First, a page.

Assets under management (AUM) of the mutual fund industry stood at Rs 25.43 lakh crore at May-end, up 5 percent month-on-month (MoM), data from Association of Mutual Funds in India (AMFI) showed. Equity SIPs stood steady, just short of their all-time high.
MFs received net fresh flows of Rs 76,989 crore in April, mainly driven by stable inflows into liquid funds and modest equity figures.
Outflows in credit risk funds and balanced funds
Liquid and money market funds saw inflows of Rs 72,478 crore in May compared to Rs 96,000 crore in April.
While flow in liquid funds were stable, outflows in credit risk funds increased significantly to Rs 4,156 crore as against Rs 1,253 crore in April. Credit-risk funds are debt funds that have at least 65 percent investments in less than AA-rated paper.
Investors seem to have stayed off credit risk funds following numerous credit events, indicating a sharp decline in their risk appetite.
Last 10 months have seen default by IL&FS group companies, rating downgrades of Dewan Housing Finance (DHFL) to 'default', a set of downgrades for multiple companies of Reliance ADAG Group and deadlock over resolution of mutual funds’ exposure to Essel Group firms.
Balance funds, too, remained out of favour as outflows in May stood at Rs 2,481 crore, in continuation of net selling of Rs 2,121 crore in April.
Moderate inflows into equity funds
Inflows into equity funds, including ELSS, improved slightly to Rs 4,969 crore in May, from Rs 4,229 crore in April. Open-ended equity schemes saw inflows of Rs 5,408 crore, which were slightly offset by outflows of Rs 439 crore in close-ended equity plans.
Equity flows have been subdued in April and May, with investors preferring to stay on the sidelines till election outcome on May 23. However, the clear political mandate seems to have led to spike in flows in the last week of May.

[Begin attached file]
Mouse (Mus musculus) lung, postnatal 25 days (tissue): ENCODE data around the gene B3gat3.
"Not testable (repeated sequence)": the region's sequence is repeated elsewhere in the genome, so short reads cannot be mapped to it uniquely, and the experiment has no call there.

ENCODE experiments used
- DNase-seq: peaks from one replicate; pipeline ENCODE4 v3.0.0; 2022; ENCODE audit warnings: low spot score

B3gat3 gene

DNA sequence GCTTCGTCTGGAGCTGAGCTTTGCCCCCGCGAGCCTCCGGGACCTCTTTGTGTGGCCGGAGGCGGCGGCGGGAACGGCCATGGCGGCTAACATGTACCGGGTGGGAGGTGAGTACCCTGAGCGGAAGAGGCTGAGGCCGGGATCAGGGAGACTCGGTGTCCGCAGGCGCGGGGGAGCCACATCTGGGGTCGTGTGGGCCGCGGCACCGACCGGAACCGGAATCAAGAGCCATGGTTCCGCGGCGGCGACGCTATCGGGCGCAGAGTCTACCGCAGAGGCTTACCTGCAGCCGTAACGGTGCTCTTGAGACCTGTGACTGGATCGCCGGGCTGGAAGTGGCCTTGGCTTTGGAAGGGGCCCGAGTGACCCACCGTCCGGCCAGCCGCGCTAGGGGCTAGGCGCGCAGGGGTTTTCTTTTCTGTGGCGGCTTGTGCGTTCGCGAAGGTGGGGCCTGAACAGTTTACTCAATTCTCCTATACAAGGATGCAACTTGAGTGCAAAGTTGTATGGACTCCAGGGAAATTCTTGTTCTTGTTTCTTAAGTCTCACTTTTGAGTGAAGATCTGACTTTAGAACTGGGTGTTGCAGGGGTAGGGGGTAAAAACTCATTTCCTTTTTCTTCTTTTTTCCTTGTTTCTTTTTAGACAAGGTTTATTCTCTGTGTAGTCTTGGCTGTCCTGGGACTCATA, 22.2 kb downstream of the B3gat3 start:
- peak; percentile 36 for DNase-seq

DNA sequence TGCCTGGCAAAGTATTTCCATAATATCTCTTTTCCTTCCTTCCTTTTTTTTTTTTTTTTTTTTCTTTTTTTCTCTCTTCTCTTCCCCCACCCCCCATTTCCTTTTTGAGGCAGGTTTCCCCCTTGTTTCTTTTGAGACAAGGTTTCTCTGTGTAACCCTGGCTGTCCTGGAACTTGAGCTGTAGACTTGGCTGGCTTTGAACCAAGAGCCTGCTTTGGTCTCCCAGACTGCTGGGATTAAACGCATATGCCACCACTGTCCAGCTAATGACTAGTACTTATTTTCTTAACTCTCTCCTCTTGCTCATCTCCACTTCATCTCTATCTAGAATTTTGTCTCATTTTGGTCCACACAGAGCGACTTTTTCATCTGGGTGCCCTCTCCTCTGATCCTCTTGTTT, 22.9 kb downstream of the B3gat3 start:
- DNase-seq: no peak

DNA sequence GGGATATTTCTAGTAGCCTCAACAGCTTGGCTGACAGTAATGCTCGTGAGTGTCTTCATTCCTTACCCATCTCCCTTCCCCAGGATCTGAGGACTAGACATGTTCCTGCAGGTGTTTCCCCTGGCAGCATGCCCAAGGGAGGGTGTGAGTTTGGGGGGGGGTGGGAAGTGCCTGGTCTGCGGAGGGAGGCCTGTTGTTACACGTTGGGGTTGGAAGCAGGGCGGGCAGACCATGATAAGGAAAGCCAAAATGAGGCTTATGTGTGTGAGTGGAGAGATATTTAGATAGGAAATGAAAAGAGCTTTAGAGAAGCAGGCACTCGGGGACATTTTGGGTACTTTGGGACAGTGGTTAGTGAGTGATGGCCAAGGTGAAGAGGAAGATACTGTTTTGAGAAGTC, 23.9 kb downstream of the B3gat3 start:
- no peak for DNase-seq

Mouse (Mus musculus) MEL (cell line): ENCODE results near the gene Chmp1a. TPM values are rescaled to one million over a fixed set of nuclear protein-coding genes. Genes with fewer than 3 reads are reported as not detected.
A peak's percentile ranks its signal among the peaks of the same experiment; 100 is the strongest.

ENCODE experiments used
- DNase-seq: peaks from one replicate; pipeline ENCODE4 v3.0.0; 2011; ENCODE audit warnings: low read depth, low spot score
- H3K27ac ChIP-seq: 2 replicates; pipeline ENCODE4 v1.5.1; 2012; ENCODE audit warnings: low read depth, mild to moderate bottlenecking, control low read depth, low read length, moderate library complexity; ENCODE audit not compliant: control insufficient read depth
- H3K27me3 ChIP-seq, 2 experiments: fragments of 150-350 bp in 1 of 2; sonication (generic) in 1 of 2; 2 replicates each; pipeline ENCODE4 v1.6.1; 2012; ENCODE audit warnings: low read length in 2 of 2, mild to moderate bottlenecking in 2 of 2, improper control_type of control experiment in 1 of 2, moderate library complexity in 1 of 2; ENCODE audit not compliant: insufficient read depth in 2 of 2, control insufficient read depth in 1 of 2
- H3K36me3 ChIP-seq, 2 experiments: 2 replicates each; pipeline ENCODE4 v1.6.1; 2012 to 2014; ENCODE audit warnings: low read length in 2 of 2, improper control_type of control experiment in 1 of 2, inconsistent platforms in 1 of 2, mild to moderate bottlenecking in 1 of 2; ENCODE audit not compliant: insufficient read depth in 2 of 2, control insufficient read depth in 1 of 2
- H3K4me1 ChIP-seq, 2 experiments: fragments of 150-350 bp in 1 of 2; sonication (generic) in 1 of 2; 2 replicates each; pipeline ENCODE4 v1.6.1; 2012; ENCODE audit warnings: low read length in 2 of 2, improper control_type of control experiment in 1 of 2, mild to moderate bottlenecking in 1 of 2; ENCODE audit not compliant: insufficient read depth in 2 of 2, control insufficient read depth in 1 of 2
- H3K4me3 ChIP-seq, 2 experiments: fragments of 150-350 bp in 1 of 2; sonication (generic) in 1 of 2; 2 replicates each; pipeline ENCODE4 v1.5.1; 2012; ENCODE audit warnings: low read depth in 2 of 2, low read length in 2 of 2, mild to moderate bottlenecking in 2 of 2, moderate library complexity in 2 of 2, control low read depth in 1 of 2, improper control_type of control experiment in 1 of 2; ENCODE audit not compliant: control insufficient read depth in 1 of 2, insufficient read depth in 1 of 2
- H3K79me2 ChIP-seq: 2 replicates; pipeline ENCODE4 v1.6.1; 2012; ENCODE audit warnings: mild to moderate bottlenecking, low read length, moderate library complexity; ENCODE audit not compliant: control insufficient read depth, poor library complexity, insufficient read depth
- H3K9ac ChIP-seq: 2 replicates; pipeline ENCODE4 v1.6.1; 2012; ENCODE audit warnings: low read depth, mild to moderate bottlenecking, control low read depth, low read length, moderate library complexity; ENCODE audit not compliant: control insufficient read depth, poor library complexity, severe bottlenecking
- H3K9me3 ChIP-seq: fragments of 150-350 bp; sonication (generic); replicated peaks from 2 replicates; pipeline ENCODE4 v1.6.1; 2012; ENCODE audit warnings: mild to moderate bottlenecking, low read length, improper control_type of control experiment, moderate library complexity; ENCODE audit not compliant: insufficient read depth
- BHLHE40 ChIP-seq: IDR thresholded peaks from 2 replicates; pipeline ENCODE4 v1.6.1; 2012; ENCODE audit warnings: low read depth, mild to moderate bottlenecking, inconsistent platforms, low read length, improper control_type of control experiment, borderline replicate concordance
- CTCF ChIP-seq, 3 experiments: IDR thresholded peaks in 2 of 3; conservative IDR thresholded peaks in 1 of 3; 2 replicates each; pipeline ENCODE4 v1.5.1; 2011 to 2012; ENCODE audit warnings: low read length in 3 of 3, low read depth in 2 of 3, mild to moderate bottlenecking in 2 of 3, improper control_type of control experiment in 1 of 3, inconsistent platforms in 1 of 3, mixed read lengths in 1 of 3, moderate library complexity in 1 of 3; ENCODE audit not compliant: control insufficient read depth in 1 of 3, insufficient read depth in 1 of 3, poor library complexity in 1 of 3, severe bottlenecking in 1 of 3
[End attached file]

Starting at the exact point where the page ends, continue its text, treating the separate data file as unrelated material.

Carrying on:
SIP inflow a bright spot
While overall equity flows have been erratic, investment in equity funds through systematic investment plans (SIPs) came as a silver lining, with a tally of Rs 8,183 crore almost similar to April SIP flows of Rs 8,238 crore.
The rising clout of SIP has been a standout feature and is key to the success story of the mutual fund industry as the flows are stickier and improve the persistency of equity AUMs. If the current monthly run rate of SIP at Rs 8,000 crore is maintained, the MF industry is expected to see equity inflows of nearly Rs 1,00,000 crore in 2019-20, which is sizeable by any standard.
What are the key takeaways from the equity flows?
Pick-up seen in mid, small cap funds, but large cap funds lose steam
In the equity universe, large cap funds saw negligible inflows in May. This can be explained by two factors. First, large cap indices have seen a strong rally in the past one year while mid and small indices have relatively underperformed massively. Second, most large cap funds have trailed the broader benchmark Nifty, which could be a key reason for investors’ disinterest.
The pattern of equity flows in May indicates that investors probably are expecting improvement in macroeconomic situation following the election outcome and accordingly, a broad-based rally in mid and small cap stocks after solid returns in large caps so far. This, in part, explains investors’ preference for mid and small cap funds in May.
Underlying trend still positive
Monthly equity inflows have come off significantly from the high of Rs 20,308 crore in November 2017. That said, the underlying trend is very encouraging as SIP inflows are resilient and indicates buoyancy in retail flows. Thanks to strong equity MF inflows in FY19, Indian equity markets could endure the lacklustre participation of FPIs.
However, the resilience of domestic equity flows will be put to test by the slowing economy. The moot question is, will the strong domestic equity flows sustain if equity markets remain lacklustre in coming months?
While there is no clear answer to this, we are enthused by the fact that the current flows are still strong and holding up well. The granularity of the flows as reflected in the rising SIP figures and higher share of individual investors in MFs’ total AUM – 54.7 percent as of April-end 2019 – only add to the cheer.
Market reforms introduced by SEBI such as reduction of total expense ratio (TER) and introduction of direct plans have attracted small retail investors. Add to that various initiatives and campaigns of the industry body AMFI, including 'Mutual Funds Sahi Hai'.
The results are already showing. Retail investors, who traditionally took out money following a year of negative returns, are now a changed lot.For more research articles, visit our Moneycontrol Research page